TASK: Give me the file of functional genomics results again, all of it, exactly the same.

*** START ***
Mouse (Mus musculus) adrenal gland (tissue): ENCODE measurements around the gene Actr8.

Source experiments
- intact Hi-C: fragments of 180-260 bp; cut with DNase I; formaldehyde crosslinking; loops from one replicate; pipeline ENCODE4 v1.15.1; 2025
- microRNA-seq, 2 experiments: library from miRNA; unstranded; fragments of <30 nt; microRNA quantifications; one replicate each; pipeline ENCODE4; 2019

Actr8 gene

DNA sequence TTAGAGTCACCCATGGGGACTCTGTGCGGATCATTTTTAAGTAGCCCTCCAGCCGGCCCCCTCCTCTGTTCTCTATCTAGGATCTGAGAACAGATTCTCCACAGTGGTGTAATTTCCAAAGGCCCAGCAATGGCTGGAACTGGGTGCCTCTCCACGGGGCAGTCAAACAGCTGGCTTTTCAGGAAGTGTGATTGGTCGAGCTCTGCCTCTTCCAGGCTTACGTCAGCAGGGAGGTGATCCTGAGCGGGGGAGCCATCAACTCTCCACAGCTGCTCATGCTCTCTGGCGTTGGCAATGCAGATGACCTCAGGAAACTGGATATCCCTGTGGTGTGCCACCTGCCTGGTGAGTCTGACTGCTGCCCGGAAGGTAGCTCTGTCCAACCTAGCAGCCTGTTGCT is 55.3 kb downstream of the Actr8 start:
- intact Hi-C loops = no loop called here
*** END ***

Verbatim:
Mouse (Mus musculus) adrenal gland (tissue): ENCODE measurements around the gene Actr8.

Source experiments
- intact Hi-C: fragments of 180-260 bp; cut with DNase I; formaldehyde crosslinking; loops from one replicate; pipeline ENCODE4 v1.15.1; 2025
- microRNA-seq, 2 experiments: library from miRNA; unstranded; fragments of <30 nt; microRNA quantifications; one replicate each; pipeline ENCODE4; 2019

Actr8 gene

DNA sequence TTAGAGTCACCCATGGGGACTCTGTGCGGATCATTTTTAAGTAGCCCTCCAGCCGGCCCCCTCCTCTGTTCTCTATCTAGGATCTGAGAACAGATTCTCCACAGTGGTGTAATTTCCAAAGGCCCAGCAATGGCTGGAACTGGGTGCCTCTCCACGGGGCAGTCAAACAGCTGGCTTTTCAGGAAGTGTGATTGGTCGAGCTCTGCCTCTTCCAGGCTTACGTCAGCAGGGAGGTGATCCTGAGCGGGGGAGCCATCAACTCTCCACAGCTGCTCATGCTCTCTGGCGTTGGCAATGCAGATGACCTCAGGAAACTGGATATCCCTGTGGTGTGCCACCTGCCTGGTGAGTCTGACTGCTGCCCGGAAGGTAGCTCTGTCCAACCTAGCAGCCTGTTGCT is 55.3 kb downstream of the Actr8 start:
- intact Hi-C loops = no loop called here